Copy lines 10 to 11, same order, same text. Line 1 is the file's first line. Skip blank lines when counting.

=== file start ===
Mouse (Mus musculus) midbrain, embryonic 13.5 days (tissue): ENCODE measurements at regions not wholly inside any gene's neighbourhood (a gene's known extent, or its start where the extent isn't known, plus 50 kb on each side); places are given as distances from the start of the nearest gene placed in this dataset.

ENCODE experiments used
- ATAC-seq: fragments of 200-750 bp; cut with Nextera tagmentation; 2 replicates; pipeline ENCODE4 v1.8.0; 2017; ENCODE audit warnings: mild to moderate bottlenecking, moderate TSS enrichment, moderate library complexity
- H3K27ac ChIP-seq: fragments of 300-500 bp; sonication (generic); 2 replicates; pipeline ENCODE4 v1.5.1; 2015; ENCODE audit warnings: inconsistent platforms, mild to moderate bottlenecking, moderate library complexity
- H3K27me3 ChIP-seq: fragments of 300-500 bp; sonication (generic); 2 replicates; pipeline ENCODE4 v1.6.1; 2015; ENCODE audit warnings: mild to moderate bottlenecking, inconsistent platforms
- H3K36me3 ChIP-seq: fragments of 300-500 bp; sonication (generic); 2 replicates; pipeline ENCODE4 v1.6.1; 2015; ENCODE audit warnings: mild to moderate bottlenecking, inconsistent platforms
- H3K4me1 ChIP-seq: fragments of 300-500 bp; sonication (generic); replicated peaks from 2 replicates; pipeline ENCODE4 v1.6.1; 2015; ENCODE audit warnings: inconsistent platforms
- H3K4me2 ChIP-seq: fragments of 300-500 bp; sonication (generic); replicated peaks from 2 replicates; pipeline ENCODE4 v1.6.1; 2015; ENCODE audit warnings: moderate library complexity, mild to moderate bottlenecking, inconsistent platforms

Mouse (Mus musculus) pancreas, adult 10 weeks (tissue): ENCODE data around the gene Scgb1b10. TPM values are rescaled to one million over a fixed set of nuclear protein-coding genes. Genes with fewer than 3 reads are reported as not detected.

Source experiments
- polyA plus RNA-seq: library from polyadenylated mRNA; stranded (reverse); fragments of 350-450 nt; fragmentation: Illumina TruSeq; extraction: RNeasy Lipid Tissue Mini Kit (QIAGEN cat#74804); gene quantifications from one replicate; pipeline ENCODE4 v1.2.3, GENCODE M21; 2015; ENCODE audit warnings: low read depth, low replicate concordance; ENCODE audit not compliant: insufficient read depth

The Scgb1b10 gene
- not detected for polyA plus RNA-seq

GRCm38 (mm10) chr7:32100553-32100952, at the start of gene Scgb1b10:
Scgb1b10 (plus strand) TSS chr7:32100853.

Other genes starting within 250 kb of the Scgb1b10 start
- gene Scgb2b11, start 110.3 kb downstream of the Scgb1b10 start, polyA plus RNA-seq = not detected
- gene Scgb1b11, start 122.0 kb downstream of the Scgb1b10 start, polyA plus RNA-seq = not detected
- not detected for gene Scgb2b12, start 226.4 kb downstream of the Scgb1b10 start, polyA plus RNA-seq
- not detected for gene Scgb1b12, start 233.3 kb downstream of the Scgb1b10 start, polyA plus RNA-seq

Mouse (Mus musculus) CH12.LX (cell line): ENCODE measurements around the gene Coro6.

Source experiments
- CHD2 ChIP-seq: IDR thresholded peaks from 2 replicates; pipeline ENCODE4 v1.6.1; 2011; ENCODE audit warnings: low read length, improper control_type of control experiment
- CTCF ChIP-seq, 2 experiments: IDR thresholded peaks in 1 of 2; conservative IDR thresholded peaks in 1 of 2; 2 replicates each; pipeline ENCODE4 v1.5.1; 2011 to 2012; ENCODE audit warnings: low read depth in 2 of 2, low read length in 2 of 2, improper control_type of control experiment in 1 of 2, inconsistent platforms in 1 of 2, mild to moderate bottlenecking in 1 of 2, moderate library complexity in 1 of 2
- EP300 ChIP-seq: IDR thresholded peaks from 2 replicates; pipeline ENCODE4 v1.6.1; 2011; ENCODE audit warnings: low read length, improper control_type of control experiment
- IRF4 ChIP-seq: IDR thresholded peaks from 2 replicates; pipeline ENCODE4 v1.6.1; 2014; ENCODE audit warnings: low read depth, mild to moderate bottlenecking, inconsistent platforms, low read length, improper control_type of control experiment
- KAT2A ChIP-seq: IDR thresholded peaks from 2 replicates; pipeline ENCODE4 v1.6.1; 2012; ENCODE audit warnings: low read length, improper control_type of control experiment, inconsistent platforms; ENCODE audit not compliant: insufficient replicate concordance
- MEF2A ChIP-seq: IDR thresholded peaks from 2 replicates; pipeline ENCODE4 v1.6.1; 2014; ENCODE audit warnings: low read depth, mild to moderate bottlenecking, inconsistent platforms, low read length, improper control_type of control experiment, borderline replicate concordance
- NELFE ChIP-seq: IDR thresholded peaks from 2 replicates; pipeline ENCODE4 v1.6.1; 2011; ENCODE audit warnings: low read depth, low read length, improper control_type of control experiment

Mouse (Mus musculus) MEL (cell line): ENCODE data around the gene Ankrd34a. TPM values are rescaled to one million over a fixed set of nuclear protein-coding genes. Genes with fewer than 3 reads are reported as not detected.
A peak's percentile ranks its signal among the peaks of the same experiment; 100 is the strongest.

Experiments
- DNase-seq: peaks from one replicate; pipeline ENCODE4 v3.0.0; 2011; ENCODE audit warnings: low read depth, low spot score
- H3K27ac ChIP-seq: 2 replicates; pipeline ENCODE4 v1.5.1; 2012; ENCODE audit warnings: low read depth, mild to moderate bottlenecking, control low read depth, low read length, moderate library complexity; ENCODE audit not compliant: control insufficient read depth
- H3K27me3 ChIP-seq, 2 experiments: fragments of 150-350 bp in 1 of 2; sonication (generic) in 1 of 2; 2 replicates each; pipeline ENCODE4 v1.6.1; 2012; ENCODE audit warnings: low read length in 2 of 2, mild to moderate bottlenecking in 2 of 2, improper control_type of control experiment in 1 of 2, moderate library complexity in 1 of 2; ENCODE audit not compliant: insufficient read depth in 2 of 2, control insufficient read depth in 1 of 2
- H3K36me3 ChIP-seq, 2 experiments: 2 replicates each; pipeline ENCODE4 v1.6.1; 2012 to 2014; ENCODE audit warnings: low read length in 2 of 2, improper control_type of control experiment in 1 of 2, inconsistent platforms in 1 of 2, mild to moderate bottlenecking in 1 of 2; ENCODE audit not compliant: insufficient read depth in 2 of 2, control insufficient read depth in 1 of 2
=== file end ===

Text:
Source experiments
- polyA plus RNA-seq: library from polyadenylated mRNA; stranded (reverse); fragments of 350-450 nt; fragmentation: Illumina TruSeq; extraction: RNeasy Lipid Tissue Mini Kit (QIAGEN cat#74804); gene quantifications from one replicate; pipeline ENCODE4 v1.2.3, GENCODE M21; 2015; ENCODE audit warnings: low read depth, low replicate concordance; ENCODE audit not compliant: insufficient read depth